Lensing and Shading
Lensing using Colored Paste / Wax
Time Needed: 15-20 minutes
Imagine a pair of sunglasses for your shoes. This is what I call lensing and shading.
Lensing is a technique for adding a subtle color over the base of your leather shoes or boots, that changes their appearance depending on the light. It could appear significantly darker or a different hue than the base leather, depending on the color of wax you use and whether the light is direct, shaded, indoors, or outdoors.
Lensing is different from burnishing, antiquing, or patina, in that the color remains within the wax "lens" and doesn't impregnate itself into the base leather. It compliments patina, by adding a new dimension through light effects.
You can use different color waxes (ex. Burgundy or Navy Blue) to add unique coloring, or you can go for similar-but-darker shades of your base leather, or Black for increased shading on lighter colored leathers.
Additionally, you can add a mirror shine on the top of lensing, to reflect and add further dimension to the color and light changes.
How To Start
To begin lensing, first ensure your shoes or boots are clean. Take your horsehair brush and brush off any dust and debris. Thoroughly warm up the pores of the leather with your brush strokes.
Use your cotton cloth and spritz once or twice with water until it's damp, not wet, and rub it across the surface of the leather. With warmed-up leather pores and the water beginning to evaporate, you have primed your leather surface to be receptive to the base layer of Cream Polish.
Base Polish Layer
Using your preferred application technique (cotton cloth or fingertips), apply a thin layer of Cream Polish around the entirety of the shoe or boot. Rub it in to the grain of the leather using circular strokes or fore/aft and side-to-side rubbing.
You want minimal cream remaining on the top of the leather after you apply it. The majority of the oils and pigment should be embedded in the leather grain, and only a thin layer of waxes should remain on top. Picture rubbing-in skin lotion: you don't want any excess remaining on the top of the surface of the skin, as it will only attract dust and dirt.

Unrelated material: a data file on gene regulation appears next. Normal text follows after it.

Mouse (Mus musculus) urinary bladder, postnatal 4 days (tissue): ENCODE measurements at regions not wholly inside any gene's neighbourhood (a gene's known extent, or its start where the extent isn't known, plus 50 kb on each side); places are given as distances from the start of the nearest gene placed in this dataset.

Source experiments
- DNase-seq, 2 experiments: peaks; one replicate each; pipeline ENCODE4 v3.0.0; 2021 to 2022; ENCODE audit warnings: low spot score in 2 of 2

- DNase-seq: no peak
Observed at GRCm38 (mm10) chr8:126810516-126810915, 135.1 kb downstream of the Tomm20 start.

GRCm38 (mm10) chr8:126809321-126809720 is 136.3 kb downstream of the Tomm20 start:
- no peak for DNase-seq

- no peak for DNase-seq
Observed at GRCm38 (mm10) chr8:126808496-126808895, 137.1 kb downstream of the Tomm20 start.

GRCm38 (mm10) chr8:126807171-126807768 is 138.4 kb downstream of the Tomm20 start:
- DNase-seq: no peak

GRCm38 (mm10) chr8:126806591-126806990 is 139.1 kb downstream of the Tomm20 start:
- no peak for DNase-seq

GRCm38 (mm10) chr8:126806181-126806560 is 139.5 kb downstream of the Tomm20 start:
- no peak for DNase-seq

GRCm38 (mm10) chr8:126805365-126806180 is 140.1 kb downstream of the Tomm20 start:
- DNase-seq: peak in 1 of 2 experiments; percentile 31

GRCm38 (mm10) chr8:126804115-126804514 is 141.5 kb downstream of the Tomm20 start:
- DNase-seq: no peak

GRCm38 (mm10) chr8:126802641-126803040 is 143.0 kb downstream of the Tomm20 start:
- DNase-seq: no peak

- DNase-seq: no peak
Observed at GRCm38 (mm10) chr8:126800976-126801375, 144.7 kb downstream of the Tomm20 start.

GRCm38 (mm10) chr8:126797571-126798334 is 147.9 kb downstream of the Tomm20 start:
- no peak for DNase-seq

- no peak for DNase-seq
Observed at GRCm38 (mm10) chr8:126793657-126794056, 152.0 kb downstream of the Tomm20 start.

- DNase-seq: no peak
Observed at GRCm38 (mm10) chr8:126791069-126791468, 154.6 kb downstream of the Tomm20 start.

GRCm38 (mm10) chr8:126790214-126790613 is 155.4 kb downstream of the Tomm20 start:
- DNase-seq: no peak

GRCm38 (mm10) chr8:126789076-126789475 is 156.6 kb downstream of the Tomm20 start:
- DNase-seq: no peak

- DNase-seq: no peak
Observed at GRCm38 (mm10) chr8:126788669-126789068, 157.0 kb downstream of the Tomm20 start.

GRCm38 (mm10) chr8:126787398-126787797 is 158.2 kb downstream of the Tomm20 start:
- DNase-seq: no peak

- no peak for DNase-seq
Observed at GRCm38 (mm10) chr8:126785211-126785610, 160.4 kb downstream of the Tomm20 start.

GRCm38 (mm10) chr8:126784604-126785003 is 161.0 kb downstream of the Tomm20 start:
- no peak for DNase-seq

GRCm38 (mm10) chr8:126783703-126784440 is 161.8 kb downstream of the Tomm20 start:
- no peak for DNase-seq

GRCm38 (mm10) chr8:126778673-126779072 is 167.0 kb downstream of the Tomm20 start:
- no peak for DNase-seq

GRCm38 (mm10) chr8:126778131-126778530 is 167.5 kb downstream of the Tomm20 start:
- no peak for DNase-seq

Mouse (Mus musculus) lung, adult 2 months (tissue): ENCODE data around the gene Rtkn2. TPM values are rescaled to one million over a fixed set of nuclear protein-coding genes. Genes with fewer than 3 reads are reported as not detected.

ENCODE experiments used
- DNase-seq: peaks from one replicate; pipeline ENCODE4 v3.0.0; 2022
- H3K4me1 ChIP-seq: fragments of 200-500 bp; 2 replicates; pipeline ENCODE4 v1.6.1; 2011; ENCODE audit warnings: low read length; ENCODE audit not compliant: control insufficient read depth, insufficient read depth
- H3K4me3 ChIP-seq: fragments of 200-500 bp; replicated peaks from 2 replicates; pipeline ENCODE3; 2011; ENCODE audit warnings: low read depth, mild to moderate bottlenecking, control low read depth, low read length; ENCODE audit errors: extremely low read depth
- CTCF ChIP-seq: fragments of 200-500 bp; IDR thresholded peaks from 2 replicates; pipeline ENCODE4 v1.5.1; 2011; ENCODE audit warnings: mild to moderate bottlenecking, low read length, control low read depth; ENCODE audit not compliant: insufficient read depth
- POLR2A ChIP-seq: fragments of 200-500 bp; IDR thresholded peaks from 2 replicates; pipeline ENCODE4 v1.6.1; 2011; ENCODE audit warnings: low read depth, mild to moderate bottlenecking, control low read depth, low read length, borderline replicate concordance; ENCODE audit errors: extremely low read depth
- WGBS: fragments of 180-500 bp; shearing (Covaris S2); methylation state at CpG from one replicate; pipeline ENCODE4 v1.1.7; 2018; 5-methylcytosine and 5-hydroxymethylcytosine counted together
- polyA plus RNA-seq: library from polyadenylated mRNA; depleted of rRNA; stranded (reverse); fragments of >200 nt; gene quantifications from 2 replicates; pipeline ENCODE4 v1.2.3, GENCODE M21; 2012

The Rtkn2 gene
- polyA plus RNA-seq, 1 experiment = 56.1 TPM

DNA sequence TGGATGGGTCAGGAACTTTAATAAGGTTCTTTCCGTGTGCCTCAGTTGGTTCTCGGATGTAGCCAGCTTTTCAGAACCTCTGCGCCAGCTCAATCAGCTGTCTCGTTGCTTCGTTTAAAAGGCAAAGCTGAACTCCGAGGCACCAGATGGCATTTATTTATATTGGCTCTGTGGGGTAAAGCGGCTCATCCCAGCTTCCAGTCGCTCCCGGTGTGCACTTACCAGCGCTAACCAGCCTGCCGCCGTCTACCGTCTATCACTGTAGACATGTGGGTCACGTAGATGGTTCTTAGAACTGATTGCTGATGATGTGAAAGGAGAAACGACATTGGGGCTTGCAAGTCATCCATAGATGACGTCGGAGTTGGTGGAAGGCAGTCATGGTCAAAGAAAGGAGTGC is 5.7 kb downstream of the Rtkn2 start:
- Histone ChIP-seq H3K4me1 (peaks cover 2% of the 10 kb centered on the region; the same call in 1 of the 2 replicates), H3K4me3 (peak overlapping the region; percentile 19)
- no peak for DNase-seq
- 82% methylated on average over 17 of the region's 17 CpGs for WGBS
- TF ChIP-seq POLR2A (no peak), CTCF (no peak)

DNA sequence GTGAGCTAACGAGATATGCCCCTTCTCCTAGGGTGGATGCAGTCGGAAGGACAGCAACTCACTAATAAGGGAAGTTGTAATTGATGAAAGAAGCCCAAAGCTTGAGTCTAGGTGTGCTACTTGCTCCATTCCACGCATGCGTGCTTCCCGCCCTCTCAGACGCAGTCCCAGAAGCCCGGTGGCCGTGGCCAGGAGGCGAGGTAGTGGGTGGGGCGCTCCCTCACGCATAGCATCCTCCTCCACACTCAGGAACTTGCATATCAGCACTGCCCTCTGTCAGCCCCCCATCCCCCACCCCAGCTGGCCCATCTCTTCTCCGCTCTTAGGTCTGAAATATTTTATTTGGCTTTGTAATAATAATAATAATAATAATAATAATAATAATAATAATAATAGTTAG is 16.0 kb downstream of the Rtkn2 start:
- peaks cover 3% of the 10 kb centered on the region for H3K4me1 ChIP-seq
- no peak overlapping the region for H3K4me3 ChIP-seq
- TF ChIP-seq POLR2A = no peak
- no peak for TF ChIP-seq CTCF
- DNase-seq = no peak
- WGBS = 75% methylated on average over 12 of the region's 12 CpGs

Brush the cream into the pores using your horsehair brush, and ensure an even spread of the waxes.
Take your cotton cloth and pull it taut over your fingertips. Swipe your fingertips across the surface of the leather and pick up any remaining excess polish.
You shouldn't get a thick amount of polish when swiping across the surface, otherwise you applied it too heavily.
After swiping across the leather with the cotton cloth, brush it one more time, and you'll begin to see a warm glow from the leather. It should be dry to the touch, not tacky, and look restored.
I highly recommend using your fingertips for this process, as a cloth can be overly rough and grab excess wax within the fabric.
Select a Colored Paste/Wax for your preferred lensing. If you're unsure and just want to try this technique for the first time, stick with black, and add shading.
If you want to play with colors, pretend you're considering what shade of sunglasses you'd like to use as a cover on the top of the base leather. Typically, darker shades or contrasting colors offer the most noticeable difference.
Slide gently across the surface of the wax with your fingertips. You should have minimal, but noticeable, product on your finger. Begin at the top-middle of your toe-cap, and stroke directly downwards towards the front of the toe, leaving a thin layer of product on the surface of the leather. Move your finger directly to one side of the initial stroke, and repeat in-parallel. Do this until you've covered the toe-cap from top to bottom.
The strokes should be very thin, and even if you feel you're outputting very little, it's better to be thin with your application, than to be too-thick.
Once again, rub across the surface of the wax to get more product on your fingertip. Repeat strokes across the top of the toe-cap, except now you want to go side-to-side, cross-hatching the toe-cap.
Repeat this process on the other shoe or boot. Then, similarly, do it on the heel quarters, sticking to the non-flexing areas.
If you're unsure where your heel flexes or doesn't flex, stick to the areas directly around the seam or just above the welting within a 1-2 square inch area of the direct back of the shoe/boot.
After a full-rotation of toe-cap (x2), and heels (x2), repeat the above process. The wax should begin to get glassy and solid.
If you find any occlusions in the wax, thick spots, or major streaks, remove them with your fingertip or through brushing, and repeat with another thin layer of colored wax.
Once you've covered both shoe areas with a solid layer of colored wax, take a step back and examine the lensing you've created. Take it outside, and look at it under different lighting.
If it appears streaky, you can brush it gently (using approximately 80% through-pressure, and 20% down-pressure), until the streaks are gone. If the brush removes some of the layering, you can add another thin layer of wax.
Additionally, you can add a mirror shine on top of your lensing. Usually the steps involved in creating a mirror shine will remove all occlusions, and smooth out the wax, but it may also reduce the colored layers, in-which case you can intermix the Colored Paste/Wax with your High Shine, and keep the lensing along with the mirror shine.
See below how the different lighting affects the contrast difference between the light brown leather base and the black lensing on these derbies. Notice both the toes and the heels (in the profile shot).
Here's another example of lensing.
If you'd like to share your lensing or shading projects you've completed, send us your pics and we'd love to share it with the Pure Polish community!